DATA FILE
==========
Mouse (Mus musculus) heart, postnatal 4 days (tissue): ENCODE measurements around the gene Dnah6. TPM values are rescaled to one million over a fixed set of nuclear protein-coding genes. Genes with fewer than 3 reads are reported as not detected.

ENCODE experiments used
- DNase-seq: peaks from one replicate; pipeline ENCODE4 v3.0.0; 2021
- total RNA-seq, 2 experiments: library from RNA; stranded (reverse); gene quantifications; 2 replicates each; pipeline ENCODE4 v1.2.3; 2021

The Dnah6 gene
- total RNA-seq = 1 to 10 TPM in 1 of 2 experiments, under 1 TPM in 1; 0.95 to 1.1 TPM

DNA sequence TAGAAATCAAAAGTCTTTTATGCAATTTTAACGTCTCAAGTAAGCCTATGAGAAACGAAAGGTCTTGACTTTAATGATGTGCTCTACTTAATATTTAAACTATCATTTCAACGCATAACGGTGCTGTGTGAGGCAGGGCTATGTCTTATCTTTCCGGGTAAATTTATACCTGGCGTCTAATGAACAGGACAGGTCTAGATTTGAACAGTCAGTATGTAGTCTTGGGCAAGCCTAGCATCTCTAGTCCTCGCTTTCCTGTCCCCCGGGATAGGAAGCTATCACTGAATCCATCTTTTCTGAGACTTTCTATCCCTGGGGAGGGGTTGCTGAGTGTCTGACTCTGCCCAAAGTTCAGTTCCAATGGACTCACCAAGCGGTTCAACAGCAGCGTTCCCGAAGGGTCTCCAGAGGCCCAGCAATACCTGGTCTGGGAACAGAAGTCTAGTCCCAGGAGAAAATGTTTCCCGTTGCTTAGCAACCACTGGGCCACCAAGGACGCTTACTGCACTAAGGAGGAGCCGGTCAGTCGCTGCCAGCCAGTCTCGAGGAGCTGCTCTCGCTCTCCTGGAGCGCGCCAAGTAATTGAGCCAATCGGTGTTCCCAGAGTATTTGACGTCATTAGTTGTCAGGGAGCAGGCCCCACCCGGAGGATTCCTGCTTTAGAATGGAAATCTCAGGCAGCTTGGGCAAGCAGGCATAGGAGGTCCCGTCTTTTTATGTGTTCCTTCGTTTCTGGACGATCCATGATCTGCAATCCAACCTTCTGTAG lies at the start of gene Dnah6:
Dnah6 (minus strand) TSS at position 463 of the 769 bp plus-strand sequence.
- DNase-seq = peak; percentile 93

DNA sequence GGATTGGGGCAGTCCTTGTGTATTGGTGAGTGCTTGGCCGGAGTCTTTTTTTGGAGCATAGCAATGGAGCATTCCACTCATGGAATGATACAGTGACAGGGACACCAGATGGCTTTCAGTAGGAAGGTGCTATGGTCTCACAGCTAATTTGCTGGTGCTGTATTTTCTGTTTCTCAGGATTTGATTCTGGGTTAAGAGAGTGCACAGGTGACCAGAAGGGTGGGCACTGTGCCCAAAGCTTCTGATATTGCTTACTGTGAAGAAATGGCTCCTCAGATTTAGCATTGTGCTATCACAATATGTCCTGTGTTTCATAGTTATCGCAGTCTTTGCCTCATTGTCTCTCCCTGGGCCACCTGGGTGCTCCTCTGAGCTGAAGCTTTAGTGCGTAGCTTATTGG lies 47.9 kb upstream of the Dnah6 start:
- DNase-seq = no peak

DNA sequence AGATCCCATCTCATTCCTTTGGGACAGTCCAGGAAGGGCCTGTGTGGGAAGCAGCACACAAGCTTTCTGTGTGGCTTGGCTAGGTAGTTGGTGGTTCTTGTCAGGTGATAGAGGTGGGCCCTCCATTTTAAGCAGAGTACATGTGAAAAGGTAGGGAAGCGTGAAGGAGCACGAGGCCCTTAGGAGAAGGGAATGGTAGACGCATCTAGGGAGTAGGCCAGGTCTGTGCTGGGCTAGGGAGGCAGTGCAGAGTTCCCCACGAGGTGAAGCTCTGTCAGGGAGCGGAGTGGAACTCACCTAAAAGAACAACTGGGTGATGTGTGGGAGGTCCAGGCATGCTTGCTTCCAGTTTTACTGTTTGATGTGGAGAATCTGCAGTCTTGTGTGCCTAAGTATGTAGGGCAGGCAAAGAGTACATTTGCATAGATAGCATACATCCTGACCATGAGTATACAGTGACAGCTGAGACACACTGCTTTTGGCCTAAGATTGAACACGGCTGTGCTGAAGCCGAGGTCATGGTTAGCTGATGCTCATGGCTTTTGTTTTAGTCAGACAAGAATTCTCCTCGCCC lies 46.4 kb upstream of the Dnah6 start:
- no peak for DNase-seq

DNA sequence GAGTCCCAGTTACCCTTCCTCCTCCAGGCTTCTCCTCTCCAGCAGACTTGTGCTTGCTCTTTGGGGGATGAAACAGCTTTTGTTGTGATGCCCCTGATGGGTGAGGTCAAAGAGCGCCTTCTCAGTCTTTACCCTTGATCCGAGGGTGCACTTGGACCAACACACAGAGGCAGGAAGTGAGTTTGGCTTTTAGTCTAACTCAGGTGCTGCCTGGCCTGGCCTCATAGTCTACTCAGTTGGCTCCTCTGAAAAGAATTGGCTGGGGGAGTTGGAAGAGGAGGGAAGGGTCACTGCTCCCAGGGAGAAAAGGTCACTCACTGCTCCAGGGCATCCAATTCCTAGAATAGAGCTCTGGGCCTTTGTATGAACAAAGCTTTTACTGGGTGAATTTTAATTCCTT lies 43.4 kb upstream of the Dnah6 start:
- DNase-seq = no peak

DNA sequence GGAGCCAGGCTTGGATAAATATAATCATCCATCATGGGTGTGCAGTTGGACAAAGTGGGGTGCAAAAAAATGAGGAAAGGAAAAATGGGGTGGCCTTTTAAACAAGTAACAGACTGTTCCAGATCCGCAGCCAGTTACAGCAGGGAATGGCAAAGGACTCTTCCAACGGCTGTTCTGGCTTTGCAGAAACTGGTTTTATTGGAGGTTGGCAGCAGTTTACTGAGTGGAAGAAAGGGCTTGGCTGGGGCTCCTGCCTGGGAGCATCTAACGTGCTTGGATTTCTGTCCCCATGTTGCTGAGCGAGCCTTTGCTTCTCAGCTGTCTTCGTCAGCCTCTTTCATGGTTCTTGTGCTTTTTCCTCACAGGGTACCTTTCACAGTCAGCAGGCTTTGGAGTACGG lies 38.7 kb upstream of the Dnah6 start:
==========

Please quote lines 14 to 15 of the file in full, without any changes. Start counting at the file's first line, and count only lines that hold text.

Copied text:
DNA sequence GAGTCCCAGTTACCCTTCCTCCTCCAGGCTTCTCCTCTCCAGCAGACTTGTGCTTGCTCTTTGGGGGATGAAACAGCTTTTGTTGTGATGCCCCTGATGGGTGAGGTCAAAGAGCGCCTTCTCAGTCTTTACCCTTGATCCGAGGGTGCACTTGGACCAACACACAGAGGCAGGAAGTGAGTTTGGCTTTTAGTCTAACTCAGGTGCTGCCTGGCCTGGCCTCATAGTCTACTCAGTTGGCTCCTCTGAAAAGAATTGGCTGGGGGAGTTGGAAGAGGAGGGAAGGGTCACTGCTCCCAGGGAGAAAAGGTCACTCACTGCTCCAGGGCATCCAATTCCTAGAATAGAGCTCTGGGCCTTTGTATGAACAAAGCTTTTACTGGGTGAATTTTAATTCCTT lies 43.4 kb upstream of the Dnah6 start:
- DNase-seq = no peak